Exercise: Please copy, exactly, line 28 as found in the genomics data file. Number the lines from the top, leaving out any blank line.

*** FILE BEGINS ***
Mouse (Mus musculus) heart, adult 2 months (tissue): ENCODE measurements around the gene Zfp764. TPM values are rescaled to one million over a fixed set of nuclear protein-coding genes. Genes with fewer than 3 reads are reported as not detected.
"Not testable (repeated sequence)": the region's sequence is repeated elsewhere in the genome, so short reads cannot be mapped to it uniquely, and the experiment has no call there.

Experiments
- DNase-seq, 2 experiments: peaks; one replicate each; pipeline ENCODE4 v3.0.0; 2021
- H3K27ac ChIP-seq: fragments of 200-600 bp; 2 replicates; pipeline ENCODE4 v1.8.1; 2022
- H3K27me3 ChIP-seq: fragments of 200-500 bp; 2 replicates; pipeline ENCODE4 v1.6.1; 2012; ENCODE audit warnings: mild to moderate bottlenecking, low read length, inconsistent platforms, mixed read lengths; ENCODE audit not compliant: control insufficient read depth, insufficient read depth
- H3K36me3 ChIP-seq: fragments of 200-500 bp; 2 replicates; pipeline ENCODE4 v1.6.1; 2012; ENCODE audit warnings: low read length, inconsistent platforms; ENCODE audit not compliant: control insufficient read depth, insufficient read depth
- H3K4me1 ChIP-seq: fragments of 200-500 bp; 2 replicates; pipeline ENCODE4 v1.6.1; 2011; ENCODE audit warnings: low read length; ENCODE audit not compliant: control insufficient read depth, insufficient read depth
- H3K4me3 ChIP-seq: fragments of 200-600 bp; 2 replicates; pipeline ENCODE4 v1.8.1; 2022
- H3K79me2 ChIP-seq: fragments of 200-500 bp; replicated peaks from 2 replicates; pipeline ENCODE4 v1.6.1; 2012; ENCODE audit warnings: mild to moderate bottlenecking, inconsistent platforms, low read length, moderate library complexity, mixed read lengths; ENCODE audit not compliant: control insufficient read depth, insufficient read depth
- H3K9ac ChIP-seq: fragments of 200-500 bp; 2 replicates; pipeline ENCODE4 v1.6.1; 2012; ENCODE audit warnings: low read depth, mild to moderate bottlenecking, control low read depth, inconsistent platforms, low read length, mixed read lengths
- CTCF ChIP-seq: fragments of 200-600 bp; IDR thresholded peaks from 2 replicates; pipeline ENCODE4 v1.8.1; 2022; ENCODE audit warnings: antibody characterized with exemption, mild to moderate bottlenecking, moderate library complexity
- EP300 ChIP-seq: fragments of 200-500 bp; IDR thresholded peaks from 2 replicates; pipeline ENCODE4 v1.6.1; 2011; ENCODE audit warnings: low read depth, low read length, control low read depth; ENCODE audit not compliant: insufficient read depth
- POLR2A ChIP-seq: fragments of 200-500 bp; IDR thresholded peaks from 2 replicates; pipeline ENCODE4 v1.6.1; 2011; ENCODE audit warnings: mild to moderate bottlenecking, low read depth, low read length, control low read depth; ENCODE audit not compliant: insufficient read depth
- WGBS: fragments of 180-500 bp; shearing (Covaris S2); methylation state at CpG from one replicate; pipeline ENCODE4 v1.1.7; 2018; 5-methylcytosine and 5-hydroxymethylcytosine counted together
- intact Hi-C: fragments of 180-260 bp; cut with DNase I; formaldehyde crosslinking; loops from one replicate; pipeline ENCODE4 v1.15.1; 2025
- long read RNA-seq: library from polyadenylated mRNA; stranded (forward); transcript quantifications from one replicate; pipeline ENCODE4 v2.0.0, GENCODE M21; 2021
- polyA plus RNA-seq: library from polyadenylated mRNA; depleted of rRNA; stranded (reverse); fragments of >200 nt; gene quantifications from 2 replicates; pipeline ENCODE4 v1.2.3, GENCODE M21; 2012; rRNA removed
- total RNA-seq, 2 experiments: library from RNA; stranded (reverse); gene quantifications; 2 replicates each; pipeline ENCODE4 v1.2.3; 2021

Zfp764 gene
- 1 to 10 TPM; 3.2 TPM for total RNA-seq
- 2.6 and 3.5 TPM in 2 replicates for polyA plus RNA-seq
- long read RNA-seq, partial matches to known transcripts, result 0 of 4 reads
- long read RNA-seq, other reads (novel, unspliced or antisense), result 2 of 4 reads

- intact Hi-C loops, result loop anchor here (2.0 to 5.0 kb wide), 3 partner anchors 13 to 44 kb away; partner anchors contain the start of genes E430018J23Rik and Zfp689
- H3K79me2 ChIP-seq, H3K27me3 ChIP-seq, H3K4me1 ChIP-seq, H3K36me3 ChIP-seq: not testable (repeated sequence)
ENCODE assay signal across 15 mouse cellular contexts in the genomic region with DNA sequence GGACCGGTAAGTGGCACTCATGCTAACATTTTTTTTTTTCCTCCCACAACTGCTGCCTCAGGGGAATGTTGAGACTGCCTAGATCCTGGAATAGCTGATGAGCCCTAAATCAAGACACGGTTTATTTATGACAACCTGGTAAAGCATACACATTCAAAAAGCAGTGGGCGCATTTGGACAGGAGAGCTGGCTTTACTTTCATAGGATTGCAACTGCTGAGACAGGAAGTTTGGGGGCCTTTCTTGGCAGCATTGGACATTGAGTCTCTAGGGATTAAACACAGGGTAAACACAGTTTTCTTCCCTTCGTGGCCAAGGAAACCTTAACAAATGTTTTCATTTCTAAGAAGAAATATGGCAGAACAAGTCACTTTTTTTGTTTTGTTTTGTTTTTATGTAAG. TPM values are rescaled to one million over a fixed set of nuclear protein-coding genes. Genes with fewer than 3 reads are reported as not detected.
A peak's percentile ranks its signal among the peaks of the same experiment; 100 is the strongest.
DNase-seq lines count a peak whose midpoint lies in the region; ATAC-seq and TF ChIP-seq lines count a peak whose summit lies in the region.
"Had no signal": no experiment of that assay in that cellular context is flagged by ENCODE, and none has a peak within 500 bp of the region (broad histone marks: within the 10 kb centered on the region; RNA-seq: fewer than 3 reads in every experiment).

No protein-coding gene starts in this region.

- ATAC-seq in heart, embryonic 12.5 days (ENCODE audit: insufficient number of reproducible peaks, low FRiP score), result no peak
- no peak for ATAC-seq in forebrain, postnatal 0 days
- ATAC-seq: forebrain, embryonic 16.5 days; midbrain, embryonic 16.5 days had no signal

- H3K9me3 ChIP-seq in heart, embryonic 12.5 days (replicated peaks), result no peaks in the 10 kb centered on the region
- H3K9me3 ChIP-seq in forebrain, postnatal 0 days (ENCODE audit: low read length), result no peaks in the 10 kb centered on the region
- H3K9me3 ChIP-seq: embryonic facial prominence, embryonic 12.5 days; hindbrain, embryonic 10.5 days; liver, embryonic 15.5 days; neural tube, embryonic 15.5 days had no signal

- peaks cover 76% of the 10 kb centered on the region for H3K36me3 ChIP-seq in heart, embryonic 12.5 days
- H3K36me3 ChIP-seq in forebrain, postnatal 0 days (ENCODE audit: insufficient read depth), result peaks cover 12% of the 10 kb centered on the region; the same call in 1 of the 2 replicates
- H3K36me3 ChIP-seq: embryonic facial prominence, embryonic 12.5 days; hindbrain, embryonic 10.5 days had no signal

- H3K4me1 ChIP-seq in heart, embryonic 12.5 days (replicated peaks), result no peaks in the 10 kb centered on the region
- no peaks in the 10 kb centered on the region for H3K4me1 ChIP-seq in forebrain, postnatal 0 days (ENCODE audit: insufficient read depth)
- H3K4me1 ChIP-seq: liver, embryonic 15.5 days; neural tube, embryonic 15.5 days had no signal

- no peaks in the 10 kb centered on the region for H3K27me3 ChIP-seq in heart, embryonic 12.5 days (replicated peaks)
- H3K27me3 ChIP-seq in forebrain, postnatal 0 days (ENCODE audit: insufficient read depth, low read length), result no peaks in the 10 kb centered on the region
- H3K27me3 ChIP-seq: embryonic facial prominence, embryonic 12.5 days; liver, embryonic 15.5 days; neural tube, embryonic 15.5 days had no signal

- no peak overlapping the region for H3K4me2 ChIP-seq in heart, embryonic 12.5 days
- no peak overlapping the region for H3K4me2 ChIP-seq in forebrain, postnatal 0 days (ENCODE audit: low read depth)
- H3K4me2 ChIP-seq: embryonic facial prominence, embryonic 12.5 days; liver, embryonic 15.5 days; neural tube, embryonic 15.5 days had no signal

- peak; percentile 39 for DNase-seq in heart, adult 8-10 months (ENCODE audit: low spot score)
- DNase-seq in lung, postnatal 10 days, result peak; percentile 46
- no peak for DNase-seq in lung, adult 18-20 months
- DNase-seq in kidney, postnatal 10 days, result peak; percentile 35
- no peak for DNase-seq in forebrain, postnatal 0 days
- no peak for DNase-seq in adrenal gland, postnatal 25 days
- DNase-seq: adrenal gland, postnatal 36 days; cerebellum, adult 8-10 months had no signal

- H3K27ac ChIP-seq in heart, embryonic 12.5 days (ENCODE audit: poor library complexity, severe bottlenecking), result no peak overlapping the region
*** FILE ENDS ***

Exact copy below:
A peak's percentile ranks its signal among the peaks of the same experiment; 100 is the strongest.